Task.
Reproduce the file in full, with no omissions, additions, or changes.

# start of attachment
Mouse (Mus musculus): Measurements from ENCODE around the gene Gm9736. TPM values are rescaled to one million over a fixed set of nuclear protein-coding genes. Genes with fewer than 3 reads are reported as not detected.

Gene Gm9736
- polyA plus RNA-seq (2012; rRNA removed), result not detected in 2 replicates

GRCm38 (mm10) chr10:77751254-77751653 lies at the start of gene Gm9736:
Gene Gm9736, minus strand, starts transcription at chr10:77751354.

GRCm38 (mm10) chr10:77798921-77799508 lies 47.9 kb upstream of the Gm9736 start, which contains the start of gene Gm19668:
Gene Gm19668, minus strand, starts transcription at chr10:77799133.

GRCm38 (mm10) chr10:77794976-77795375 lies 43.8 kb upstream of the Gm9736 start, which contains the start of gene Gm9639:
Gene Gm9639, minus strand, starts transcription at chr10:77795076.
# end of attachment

Mouse (Mus musculus): Measurements from ENCODE around the gene Gm9736. TPM values are rescaled to one million over a fixed set of nuclear protein-coding genes. Genes with fewer than 3 reads are reported as not detected.

Gene Gm9736
- polyA plus RNA-seq (2012; rRNA removed), result not detected in 2 replicates

GRCm38 (mm10) chr10:77751254-77751653 lies at the start of gene Gm9736:
Gene Gm9736, minus strand, starts transcription at chr10:77751354.

GRCm38 (mm10) chr10:77798921-77799508 lies 47.9 kb upstream of the Gm9736 start, which contains the start of gene Gm19668:
Gene Gm19668, minus strand, starts transcription at chr10:77799133.

GRCm38 (mm10) chr10:77794976-77795375 lies 43.8 kb upstream of the Gm9736 start, which contains the start of gene Gm9639:
Gene Gm9639, minus strand, starts transcription at chr10:77795076.